reached around Into the tall pocket of his
long frock coat and drew forth a plug of
tobacco. Then he took a chew and sat
down again without saying a word.
When Representative Foster of Chicago
was delivering an impassioned speech re
cently In advocacy of a resolution of sym
pathy for the Boers he called attention to
the fact that Chairman Hltt of the foreign
relations committee was not in his seat.
"I wish the distinguished chairman of
the committee were present that he might
hear what I have to say," declared Mr.
Foster, Impressively. At the same time
he began what he expected to be a futile
search of ' the galleries for the missing
' "If he were here I would say to him
Mr. Foster stopped short. He had dis
covered Mr. Hltt sitting in the front row of
the reserved gallery with a party of la
dles. The chairman of foreign relations
had heard Mr. Foster's words, and as their
eyes met Mr. Hltt smiled at the Chicago
man. Foster dropped his eyeo and took a
drink of water. Then he continued his
speech, but he never took the house Into
his confidence as to what he Intended to
say to Mr. Hltt had the latter not been in
Myron H. McCord, who has Just been con
firmed as marshal of Arizona, tells a story
of a time when In his career virtue was not
Its own reward.
"I wa running for office," he said to a
New York World correspondent, "In a dis
trict that had a tremendous democratic
majority. I took the nomination under
protest, for I didn't think I had a chance.
On the afternoon of election day a citizen
came to me 'and told me he had twenty
Votes corralled that I could buy for $2 a
vote, or $40 In ail.
. "It waa contrary to my principles to buy
votes. Besides, what was the use, even if a
man were lacking In moral stamina, to
throw away $40 for .twenty votes when he
was going to be buried under an avalanche
of ballots? I answered the request for
lucre with an empbatio 'no,' and threw In a
scornful word or two to make It more
"The next day I didn't rue my honesty,
but my friends did when the final returns
showed that my opponent had downed me
by Just ten votes."
There Is a good-natured rivalry between
Senators Tillman of South Carolina and
Warren of Wyoming as to which Is .the
real farmer, says the Washington Post.
When thty discuss the subject they com
pare the muscles of their hands and arms
and swap experiences of their early days.
"Did you ever milk' cows T" asked War
ren. "No." replied Tillman, "but I have
"So have I," said Warren, "and I have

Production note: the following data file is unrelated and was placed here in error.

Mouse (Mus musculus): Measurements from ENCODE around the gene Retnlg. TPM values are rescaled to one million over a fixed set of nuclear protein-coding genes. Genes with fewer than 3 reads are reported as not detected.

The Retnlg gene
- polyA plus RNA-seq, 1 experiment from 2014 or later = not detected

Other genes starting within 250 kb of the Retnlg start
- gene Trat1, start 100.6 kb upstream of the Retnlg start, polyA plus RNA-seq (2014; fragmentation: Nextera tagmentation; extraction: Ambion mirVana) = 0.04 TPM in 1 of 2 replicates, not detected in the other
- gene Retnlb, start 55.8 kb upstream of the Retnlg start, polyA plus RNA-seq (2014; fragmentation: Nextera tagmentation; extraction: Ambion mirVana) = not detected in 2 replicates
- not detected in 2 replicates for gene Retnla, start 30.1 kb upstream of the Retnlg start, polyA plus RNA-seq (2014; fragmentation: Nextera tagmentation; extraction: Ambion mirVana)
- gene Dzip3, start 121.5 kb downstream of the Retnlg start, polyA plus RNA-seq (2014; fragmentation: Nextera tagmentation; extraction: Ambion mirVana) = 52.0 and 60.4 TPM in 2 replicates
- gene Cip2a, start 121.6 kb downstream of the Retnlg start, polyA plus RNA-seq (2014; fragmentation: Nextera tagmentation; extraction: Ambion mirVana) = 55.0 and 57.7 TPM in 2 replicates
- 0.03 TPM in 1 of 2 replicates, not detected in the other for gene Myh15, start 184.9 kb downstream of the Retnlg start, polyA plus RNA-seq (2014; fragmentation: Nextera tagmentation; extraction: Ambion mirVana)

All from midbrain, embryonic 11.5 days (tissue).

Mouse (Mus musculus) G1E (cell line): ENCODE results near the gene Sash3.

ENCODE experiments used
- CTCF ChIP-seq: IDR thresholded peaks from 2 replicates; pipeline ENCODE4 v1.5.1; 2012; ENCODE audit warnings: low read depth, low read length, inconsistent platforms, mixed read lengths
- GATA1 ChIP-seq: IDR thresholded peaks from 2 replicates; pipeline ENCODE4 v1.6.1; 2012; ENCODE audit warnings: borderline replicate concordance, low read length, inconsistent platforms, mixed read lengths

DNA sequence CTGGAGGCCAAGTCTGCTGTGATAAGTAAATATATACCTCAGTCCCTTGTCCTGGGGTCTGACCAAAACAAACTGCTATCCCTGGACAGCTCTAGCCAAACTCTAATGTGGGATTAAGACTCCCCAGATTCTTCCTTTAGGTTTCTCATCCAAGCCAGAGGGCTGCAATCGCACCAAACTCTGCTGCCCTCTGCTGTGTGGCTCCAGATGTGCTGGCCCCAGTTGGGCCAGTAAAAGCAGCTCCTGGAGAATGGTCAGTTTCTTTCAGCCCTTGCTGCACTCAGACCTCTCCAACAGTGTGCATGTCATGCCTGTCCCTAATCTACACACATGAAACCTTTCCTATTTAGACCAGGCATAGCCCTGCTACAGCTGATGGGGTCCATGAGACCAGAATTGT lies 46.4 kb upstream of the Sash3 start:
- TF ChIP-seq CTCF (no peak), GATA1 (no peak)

milked cows, too. Then, fur six days a
week from early mora until sundown tot
aa entire winter, I chopped wood."
"That's how you got your big muscles in
your arms," remarked Tillman, admiringly.
"I have chopped wood, too, when I was
clearing land. But, Warren," said the
SouLh Carolinian, "I had to take charge of
a farm when I was 17 years old and I
managed It . until I waa elected governor.
You never ran a farm as long as that."
"No," sail Senator Warren, "that beats
Z -Mrs. Helen Farrell, Secretary W.C.T. U.,
Sarah&c Lake, N.Y., says to every sick
woman, "Try Lydia E. Pmkham's Vege
table Compound. I know it will cure you."
. 'Dear? Mrs. Tinkham: Although I have fi(cV;r1given a testi
mony before, I feel it a duty as well as a pleasure to advise sick
women to try Lydia E. Plnkhara's VogetabiolCompound.
By experience I found it a most valuable remedy for the peculiar ail
ments known only to women. A large number of my friends have
been-cured, and very recently a dear friend of mine who has tried a
number of physician's prescriptions without relief gave up in despair,
when Lydia E. Pinkham's Vegetable Compound was suggested to
, , her. It was her last hope, but it proved a Godsend to her jjust the
right medicine for me, she says now she is cured and just the right
medicine for every 6ick woman say I try it and you will nd it will
cure you in very short time." Mrs. Helen Farrbix.
$500O FORFEIT IF TITO ABOVE LETTER IS NOT GENUINE.
When women are troubled with Irrpfrular, suppirsTOd or painful
menstruation, weakness, leueorrhcBa, displacement" or ulceration of the
; wtfmb, that bearing-down feeling, inflammation of the ovaries, bark
ache, bloating (or flatulence, general debility, indigestion, and nervous
prostration, or are beset with such symptoms as dizzinoss, faint ness,
lassitude, excitability, irritability, nervousness, sleeplessness, melancholy,
!V R0.ne ani " want-to-be-left-alone " feelings, blues, and hopelessness,
they should remember there is one tried and true remedy. Lydia, K.
Pinkham's Vegetable Compound at once removes such troubles."
Mrs. Plnkltam invites all slrk women to write her for 'advice.
She has guided thousands to health. Address, Lynn, Mass. '
One German engineer officer has been
sentenced to a month's Imprisonment and
another heavily fined for receiving presents
from the contractors engaged on the new
fortification schemo at Mett.
English stockholders of Marconi's aero
graph are carrying 750,000 Insurance on his
life to protect their Investments In the sys
tem In the event of his death before It
emerges from the experimental stage.
Lord Roberta, replying to a correspondent
who suggested using corps of veterans for
British home defense, says he appreciates
the patriotism of the proposal, but la of the
opinion that soldiers who have served their
country may now look to younger men to
defend It. , .